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6 November 2008


CIS 340


#
1

Topics


Acronyms in Action


SOAP


6 November 2008


CIS 340


#
2


6 November 2008


CIS 340


#
3


6 November 2008


CIS 340


#
4

Acronyms in Action

Acronyms in Action


Consider the situation in which a business provides a credit
-
checking
service.


The business wants customers anywhere to be able to find this
service,


publishes information about service in a UDDI Registry.


Including address of the
service

(HTTP address) as well as a
description

of the service (WSDL) according to a common
industry standard.


How it works?


order
-
processing system
sends a request to its
service broker
to
search

through the UDDI registries


service broker
can now connect the
order
-
processing application
to
the credit
-
checking application
.


order
-
processing and credit
-
checking applications are connected to
each other, they send each other messages by using SOAP.



6 November 2008


CIS 340


#
5

SOAP

SOAP Tutorial

7

SOAP


http://www.w3schools.com/soap/defau
lt.asp

Introduction to SOAP

Introduction to SOAP


SOAP is a simple XML
-
based protocol
to let applications exchange
information over HTTP.


Or more simply: SOAP is a protocol
for accessing a Web Service.

SOAP Tutorial

9

SOAP Tutorial

10

What is SOAP?


SOAP stands for Simple Object Access Protocol


SOAP is a communication protocol


SOAP is for communication between applications


SOAP is a format for sending messages


SOAP communicates via Internet


SOAP is platform independent


SOAP is language independent


SOAP is based on XML


SOAP is simple and extensible


SOAP allows you to get around firewalls


SOAP is a W3C recommendation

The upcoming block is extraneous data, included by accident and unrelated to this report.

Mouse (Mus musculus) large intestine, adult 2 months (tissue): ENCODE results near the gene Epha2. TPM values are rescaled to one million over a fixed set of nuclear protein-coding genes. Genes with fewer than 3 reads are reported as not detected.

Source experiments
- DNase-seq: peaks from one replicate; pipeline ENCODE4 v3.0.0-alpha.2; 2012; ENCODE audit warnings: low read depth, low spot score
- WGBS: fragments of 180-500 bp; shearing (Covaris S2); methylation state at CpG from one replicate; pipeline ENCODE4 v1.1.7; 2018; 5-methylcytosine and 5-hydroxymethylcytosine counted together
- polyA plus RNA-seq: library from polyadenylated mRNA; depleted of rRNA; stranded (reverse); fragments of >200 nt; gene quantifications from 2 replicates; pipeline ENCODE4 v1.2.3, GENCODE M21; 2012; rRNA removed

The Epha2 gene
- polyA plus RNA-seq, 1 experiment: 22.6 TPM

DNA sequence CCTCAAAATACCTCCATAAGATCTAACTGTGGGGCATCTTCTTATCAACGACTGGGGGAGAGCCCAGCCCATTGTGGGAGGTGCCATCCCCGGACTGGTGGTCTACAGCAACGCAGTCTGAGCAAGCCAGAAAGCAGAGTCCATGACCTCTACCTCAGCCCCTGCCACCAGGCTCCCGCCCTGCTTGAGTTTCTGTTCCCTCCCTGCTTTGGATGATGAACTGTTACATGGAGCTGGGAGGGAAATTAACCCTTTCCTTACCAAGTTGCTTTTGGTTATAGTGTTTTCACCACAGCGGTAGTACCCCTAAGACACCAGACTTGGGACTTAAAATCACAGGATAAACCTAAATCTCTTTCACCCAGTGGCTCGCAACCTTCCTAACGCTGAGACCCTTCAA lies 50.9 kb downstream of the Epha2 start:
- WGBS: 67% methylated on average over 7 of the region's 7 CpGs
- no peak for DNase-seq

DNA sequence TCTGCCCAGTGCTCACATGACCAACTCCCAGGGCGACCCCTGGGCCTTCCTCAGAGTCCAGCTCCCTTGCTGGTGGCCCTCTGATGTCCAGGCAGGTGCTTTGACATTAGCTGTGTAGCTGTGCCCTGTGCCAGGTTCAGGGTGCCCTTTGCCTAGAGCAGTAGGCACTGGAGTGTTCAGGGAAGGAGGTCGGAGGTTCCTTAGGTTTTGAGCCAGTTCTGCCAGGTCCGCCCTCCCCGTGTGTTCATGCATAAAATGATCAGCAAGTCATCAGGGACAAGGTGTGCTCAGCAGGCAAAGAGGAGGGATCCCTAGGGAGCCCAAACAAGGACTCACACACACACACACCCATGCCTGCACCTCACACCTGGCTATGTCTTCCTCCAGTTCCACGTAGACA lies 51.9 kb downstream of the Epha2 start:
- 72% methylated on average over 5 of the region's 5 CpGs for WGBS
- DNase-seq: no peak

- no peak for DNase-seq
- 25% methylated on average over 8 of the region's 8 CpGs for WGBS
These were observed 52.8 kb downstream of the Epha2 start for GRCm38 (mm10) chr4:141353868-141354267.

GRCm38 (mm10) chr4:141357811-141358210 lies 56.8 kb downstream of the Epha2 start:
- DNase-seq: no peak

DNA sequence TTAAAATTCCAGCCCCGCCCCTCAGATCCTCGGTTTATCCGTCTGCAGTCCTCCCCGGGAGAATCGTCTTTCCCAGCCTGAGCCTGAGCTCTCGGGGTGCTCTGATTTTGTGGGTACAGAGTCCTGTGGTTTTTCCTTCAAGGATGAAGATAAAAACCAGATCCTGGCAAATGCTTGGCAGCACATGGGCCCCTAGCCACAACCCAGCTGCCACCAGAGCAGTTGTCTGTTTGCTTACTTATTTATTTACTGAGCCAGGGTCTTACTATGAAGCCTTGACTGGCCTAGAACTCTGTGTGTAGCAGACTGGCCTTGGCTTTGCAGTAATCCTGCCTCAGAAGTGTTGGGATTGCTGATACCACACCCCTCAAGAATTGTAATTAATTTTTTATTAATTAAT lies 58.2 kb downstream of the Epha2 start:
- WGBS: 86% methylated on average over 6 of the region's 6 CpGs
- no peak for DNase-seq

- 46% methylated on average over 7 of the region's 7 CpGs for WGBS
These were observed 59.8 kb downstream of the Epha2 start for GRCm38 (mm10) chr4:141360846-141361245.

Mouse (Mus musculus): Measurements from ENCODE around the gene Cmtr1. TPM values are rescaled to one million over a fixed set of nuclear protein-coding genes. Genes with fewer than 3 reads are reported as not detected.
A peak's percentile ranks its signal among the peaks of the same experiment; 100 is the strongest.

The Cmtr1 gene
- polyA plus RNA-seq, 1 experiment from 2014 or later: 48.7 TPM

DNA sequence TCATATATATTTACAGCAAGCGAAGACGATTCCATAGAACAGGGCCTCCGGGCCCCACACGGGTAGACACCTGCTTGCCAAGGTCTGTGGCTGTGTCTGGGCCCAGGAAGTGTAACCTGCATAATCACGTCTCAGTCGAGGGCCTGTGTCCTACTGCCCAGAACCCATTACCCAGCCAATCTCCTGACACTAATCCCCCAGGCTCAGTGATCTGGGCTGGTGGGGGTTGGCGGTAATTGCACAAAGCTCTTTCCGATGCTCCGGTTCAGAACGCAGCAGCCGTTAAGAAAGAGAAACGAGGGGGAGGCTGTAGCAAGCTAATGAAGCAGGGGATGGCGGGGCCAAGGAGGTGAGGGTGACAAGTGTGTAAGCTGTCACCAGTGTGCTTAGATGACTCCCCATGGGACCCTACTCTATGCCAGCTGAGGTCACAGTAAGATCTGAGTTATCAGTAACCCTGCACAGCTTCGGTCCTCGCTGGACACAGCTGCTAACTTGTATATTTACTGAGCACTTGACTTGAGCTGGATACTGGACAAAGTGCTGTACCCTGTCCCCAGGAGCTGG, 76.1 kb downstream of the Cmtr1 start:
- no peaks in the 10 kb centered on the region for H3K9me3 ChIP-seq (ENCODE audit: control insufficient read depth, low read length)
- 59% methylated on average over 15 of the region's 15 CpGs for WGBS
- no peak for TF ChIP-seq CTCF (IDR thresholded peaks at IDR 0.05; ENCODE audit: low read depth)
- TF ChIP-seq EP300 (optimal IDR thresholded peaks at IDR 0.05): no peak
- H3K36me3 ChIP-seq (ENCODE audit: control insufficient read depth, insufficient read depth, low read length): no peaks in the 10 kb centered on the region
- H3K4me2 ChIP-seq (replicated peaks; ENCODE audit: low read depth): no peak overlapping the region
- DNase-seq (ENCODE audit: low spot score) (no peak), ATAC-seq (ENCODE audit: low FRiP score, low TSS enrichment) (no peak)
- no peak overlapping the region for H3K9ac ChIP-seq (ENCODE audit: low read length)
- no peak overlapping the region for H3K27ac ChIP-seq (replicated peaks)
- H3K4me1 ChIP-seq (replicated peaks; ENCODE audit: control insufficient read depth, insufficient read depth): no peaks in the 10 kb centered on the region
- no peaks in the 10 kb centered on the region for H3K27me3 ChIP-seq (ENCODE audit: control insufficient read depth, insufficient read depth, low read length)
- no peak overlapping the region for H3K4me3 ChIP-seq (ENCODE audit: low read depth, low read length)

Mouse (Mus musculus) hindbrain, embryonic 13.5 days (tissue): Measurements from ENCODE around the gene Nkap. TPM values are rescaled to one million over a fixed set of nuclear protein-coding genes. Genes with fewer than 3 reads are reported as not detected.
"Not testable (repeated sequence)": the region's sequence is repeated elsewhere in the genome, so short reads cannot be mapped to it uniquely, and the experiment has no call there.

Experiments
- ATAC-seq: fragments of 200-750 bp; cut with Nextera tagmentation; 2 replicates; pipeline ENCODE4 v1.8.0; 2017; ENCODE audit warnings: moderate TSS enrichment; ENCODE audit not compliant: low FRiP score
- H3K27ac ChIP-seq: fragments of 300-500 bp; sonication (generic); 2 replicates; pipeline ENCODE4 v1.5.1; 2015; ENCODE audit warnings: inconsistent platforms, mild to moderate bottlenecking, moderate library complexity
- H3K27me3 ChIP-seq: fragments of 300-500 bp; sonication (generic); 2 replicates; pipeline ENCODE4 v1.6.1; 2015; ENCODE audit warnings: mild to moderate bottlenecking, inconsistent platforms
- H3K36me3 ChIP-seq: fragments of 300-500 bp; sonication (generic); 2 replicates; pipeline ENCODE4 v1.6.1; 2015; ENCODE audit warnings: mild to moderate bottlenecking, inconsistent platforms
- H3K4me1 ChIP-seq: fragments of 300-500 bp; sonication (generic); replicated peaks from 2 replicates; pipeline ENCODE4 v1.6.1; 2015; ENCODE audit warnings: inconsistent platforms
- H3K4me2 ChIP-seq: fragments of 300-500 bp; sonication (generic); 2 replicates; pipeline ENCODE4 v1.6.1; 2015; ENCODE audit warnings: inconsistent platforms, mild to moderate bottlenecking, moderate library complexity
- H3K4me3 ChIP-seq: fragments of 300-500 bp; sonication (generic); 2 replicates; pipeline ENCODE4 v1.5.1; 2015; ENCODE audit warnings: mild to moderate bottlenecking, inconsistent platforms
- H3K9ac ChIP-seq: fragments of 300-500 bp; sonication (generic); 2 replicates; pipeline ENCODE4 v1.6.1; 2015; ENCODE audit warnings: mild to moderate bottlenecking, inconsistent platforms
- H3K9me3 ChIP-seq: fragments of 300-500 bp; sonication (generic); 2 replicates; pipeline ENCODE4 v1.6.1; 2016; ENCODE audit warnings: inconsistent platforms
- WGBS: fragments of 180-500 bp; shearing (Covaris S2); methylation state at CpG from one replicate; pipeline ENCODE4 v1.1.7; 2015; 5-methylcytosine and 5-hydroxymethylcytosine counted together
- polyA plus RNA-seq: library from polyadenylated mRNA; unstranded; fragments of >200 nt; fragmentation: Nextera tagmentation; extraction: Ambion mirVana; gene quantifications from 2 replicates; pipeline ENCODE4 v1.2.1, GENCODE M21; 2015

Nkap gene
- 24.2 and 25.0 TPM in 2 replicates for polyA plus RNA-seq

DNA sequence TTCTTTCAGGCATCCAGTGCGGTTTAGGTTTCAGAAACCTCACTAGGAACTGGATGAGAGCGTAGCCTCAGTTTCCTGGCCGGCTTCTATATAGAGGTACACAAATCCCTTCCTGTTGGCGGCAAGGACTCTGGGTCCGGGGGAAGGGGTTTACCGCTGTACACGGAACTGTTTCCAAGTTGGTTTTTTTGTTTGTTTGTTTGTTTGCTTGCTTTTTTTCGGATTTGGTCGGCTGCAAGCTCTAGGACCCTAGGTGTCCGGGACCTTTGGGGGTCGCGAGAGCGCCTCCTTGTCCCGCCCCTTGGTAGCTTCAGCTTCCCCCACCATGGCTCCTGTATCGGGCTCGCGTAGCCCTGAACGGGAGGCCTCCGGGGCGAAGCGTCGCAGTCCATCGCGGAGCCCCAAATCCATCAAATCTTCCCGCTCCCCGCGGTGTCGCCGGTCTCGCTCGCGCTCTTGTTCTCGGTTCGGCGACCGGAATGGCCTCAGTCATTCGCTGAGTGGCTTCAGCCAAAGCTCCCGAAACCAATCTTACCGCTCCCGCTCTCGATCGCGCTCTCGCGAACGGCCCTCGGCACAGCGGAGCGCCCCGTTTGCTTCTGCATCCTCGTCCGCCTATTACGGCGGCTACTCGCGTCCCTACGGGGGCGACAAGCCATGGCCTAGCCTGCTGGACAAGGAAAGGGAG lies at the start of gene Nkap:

SOAP Tutorial

11

Why SOAP?


It is important for application development to allow Internet
communication between programs.


Today's applications communicate using Remote Procedure
Calls (RPC) between objects like DCOM and CORBA.


RPC is tightly
-
coupled:


compatibility and security problem;


firewalls and proxy servers will normally block this kind of traffic.


A better way to communicate between applications is over
HTTP, because HTTP is supported by all Internet browsers and
servers.


SOAP provides a way to communicate between applications
running on different operating systems, with different
technologies and programming languages.
SOAP provides a way
to communicate between applications running on different operating
systems, with different technologies and programming languages.

SOAP Stack Examples

SOAP

HTTP

TCP

Protocol Binding

SOAP

SIP

TCP

Protocol Binding

SOAP

SIP

UDP

Protocol Binding

SOAP

MIME Multipart

Protocol Binding



SOAP

SMTP

TCP

Protocol Binding

SOAP

TCP

Protocol Binding

SOAP

UDP

Protocol Binding

Services

Services

Services

Services

Services

Services

Services

SOAP Tutorial

13

Microsoft and SOAP


SOAP is a key element of
Microsoft's .NET architecture for
future Internet application
development.

SOAP Tutorial

14

SOAP 1.1 was Proposed to W3C


UserLand, Ariba, Commerce One, Compaq,
Developmentor, HP, IBM, IONA, Lotus, Microsoft, and